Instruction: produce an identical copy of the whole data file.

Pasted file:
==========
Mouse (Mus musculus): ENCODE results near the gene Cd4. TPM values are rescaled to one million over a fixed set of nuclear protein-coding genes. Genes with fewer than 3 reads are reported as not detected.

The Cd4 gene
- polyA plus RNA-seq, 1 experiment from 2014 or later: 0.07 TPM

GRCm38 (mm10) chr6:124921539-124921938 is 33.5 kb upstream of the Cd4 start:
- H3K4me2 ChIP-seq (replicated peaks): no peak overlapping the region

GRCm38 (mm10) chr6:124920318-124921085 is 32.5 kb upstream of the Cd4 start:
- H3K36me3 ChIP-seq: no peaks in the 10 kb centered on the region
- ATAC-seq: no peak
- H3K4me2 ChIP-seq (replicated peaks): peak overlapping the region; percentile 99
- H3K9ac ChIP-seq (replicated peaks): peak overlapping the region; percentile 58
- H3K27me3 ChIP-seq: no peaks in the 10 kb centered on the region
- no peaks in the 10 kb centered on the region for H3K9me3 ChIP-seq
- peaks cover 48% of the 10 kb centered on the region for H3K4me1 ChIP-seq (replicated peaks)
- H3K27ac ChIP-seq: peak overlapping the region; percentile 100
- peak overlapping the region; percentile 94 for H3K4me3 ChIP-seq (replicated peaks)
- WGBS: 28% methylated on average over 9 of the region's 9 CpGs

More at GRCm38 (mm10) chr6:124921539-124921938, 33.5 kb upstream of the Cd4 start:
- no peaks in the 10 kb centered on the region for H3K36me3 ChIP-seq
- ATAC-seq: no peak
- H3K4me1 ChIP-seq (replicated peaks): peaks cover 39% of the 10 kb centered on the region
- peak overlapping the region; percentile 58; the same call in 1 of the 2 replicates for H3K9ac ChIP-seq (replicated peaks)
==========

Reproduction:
Mouse (Mus musculus): ENCODE results near the gene Cd4. TPM values are rescaled to one million over a fixed set of nuclear protein-coding genes. Genes with fewer than 3 reads are reported as not detected.

The Cd4 gene
- polyA plus RNA-seq, 1 experiment from 2014 or later: 0.07 TPM

GRCm38 (mm10) chr6:124921539-124921938 is 33.5 kb upstream of the Cd4 start:
- H3K4me2 ChIP-seq (replicated peaks): no peak overlapping the region

GRCm38 (mm10) chr6:124920318-124921085 is 32.5 kb upstream of the Cd4 start:
- H3K36me3 ChIP-seq: no peaks in the 10 kb centered on the region
- ATAC-seq: no peak
- H3K4me2 ChIP-seq (replicated peaks): peak overlapping the region; percentile 99
- H3K9ac ChIP-seq (replicated peaks): peak overlapping the region; percentile 58
- H3K27me3 ChIP-seq: no peaks in the 10 kb centered on the region
- no peaks in the 10 kb centered on the region for H3K9me3 ChIP-seq
- peaks cover 48% of the 10 kb centered on the region for H3K4me1 ChIP-seq (replicated peaks)
- H3K27ac ChIP-seq: peak overlapping the region; percentile 100
- peak overlapping the region; percentile 94 for H3K4me3 ChIP-seq (replicated peaks)
- WGBS: 28% methylated on average over 9 of the region's 9 CpGs

More at GRCm38 (mm10) chr6:124921539-124921938, 33.5 kb upstream of the Cd4 start:
- no peaks in the 10 kb centered on the region for H3K36me3 ChIP-seq
- ATAC-seq: no peak
- H3K4me1 ChIP-seq (replicated peaks): peaks cover 39% of the 10 kb centered on the region
- peak overlapping the region; percentile 58; the same call in 1 of the 2 replicates for H3K9ac ChIP-seq (replicated peaks)